To anyone who was paying attention during the healthcare debate, most of the Henry J. Kaiser Foundation quiz should be a snap; the questions are simple and straightforward.
But after taking the quiz, you get to see the answers - and the percentage of people who got each answer right - and realize just how staggeringly misinformed much of the American public were (and are) about the bill's details.
One of the main arguments made against the Affordable Care Act was that a majority of Americans opposed it. The implication was that voters are rational, informed actors who know best, and that the ACA therefore represented a major overreach of governmental power.
Aside from the obvious problems with the notion that elected officials should govern by public opinion polls, opposition to the Affordable Care Act isn't as overwhelming as it may seem. Roughly half of Americans in a recent CNN poll favored repeal, and this number included people who opposed the bill because it doesn't go far enough.
Which leaves 40-45% who think the bill goes too far. When one drills down into the Kaiser quiz, it becomes obvious just how much of this opposition is built on a Great Wall of Lies, a translation of surreal right-wing talking points into hardened - and laughably inaccurate - opinions.
Remember the uproar over "death panels?" This referred to a part of the bill that allowed
estate while grieving the death of a loved one. When run through Sarah Palin's funhouse mirror, this eminently sensible measure turned into "death panels" (cue: horrifying Kafkaesque images of faceless BIG GOVERNMENT minions deciding when to pull the plug on granny.) This talking point was so far-fetched that PolitiFact named it their 2009 lie of the year. And yet, because of the constant repetition of this falsehood - and the amount of oxygen it sucked up in the public debate - the Democrats removed the advanced planning plank from the final bill. Even despite this cave-in to crass and reckless stupidity, 55% of Americans in the Kaiser quiz still think the bill has "death panels."
Second, conservative Republicans, who have been trying to eviscerate Medicare ever since it was created, were up in arms about the Medicare cuts they claimed were in the ACA. In fact, the bill only made cuts in payments to providers, and to Medicare plus, a heavily-subsidized, privately-administered optional form of coverage used by a small fraction of Medicare recipients. And yet 60% of people who took the quiz bought this Republican talking point.
Third, the party that has always genuflected before Big Business made a hue and cry about the bill's purportedly crushing burden on ma-and-pa businesses. On the contrary, the ACA is helping small businesses by providing access to exchange pools so they can get more competitive premiums, as big businesses do now. Also, the ACA extends tax credits to companies of 25 or less to help cover their employees, and only applies token fines to businesses with 50 or more employees who fail to offer affordable coverage to their workforce. 75% of people got this wrong.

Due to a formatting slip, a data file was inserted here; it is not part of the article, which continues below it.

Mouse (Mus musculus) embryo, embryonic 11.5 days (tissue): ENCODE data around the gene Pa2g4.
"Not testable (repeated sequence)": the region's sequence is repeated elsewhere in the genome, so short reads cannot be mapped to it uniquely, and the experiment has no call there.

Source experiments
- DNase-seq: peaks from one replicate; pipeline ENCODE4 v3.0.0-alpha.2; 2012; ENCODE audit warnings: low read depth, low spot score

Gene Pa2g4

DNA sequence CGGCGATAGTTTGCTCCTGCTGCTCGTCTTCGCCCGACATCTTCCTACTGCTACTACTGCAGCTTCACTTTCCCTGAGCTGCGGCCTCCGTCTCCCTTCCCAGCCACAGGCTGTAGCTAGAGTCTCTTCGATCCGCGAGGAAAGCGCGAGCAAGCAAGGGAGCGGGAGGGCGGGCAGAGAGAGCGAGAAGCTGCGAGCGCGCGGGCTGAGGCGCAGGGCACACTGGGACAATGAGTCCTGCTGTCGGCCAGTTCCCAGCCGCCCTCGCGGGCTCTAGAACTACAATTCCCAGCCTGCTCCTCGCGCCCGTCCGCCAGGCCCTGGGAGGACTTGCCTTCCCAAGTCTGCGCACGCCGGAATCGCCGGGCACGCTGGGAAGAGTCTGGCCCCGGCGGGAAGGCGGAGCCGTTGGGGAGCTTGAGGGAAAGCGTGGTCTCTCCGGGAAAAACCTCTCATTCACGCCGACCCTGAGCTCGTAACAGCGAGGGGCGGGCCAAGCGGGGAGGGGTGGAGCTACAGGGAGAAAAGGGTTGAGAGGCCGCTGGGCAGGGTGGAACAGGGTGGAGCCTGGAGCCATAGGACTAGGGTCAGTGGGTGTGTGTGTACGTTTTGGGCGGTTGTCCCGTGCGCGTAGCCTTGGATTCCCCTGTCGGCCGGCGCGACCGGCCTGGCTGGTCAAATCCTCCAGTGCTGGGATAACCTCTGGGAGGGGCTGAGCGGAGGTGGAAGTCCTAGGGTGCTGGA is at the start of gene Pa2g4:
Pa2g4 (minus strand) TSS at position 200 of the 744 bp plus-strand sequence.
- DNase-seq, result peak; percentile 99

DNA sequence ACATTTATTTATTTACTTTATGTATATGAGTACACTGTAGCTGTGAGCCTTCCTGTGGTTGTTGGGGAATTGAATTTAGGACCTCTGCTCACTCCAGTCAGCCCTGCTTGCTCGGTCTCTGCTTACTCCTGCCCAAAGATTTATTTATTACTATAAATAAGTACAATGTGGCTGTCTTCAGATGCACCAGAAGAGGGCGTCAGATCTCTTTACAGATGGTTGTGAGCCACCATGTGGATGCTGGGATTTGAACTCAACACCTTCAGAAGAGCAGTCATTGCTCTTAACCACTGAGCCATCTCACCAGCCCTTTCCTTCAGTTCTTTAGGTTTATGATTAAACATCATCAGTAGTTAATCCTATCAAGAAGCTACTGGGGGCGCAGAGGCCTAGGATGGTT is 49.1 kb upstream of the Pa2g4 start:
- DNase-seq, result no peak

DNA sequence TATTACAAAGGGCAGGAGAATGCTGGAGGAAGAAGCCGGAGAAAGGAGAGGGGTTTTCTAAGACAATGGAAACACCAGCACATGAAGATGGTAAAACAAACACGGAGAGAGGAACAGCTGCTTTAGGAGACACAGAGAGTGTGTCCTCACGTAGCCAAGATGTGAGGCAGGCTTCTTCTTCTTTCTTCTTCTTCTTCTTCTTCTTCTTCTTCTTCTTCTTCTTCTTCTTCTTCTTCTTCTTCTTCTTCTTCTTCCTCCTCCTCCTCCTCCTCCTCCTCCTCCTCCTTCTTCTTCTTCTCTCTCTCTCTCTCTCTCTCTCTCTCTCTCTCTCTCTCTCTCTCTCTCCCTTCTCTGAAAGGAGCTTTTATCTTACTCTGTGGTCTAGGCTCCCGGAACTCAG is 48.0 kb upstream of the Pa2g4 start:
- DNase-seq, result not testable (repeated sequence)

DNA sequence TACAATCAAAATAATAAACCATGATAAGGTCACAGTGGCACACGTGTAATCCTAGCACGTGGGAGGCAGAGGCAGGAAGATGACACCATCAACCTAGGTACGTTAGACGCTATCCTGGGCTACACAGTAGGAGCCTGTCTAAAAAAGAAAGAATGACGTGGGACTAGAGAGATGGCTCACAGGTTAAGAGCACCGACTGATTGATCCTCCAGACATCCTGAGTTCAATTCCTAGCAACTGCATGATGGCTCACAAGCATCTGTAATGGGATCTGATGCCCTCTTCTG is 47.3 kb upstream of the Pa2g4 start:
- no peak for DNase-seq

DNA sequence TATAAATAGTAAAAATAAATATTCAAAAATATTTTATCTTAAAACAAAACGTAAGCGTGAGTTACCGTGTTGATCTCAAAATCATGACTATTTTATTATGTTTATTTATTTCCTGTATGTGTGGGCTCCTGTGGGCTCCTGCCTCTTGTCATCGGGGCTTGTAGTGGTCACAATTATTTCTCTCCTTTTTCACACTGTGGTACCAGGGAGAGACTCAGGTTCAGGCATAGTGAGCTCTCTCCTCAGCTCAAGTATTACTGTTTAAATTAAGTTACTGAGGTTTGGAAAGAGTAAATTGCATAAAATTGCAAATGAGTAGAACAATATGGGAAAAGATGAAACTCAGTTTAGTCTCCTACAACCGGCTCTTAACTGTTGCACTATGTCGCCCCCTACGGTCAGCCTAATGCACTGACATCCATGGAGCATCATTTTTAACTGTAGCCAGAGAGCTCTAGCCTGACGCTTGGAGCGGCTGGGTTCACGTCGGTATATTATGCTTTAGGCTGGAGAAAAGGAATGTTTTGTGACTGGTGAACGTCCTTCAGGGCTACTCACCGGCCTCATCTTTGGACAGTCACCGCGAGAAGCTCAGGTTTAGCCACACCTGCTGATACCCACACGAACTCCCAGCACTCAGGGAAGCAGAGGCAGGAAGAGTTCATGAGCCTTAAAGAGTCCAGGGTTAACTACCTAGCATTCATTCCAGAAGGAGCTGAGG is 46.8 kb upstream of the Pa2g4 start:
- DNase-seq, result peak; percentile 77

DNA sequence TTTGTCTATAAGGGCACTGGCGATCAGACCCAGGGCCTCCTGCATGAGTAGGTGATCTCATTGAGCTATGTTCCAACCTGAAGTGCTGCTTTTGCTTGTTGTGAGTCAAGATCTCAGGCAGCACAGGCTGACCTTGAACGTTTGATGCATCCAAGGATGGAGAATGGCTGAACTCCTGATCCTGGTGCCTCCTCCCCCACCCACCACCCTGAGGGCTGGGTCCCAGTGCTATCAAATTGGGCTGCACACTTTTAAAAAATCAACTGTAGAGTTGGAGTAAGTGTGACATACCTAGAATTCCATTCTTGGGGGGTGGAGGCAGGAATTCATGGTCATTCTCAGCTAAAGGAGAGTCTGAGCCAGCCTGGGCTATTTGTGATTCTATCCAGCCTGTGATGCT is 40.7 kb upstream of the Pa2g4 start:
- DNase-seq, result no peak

Fourth, Republicans once again went for the lowest common denominator - racist, anti-immigrant fervor among their palefaced base - by claiming that the ACA would give financial assistance to undocumented immigrants (God forbid!). This claim also false, but 58% of Kaiser quiz-takers got it wrong.
Last, and most importantly, the right-wing repeatedly presented the Affordable Care Act as a "government takeover" of our healthcare system, or "socialized medicine," as they'd done with every healthcare reform measure for six decades. This was the GOP's central talking point, running on an endless, zombie-like loop. The argument was so preposterous that "mild-mannered," generally non-partisan Washington Post columnist Steve Pearlstein referred to Republicans as "political terrorists, willing to say or do anything to prevent the country from reaching a consensus on one of its most serious domestic problems." More specifically, Pearlstein pointed out:
"Under any plan likely to emerge from Congress, the vast majority of Americans who are not old or poor will continue to buy health insurance from private companies, continue to get their health care from doctors in private practice and continue to be treated at privately owned hospitals."
Pearlstein wasn't alone. PolitiFact named the "government takeover" meme their 2010 lie of the year. Yet the Kaiser poll shows that 73% of those who took the quiz still believe the ACA represents a "government takeover."
In essence, most of the attacks on the ACA were sound and fury, signifying nothing.
Add in public ignorance of many of ACA's benefits (allowing kids to be on their parents' plans
until the age of 26, ending annual and lifetime caps and pre-existing condition discrimination, closing the donut hole in prescription drug coverage, creating insurance exchanges - to offer individuals lower-cost plans - and best practices studies to bring future costs down), and it's clear that public opinion on something as complicated as healthcare should be taken with a grain of salt.
Years from now, when healthcare reform has been fully implemented, most Americans - other than the ideologically-ossified few - will have forgotten the forklifts full of bullshit they were fed in the great healthcare debate of 2009-2010.
For the moment, those with the longview are grateful that Nancy Pelosi pushed President Obama to give people what they needed, rather than leaving them with the horrific status quo (they thought) they wanted.
p.s. the author is happy to post comments critical of the Affordable Care Act, provided they're policy-oriented and sourced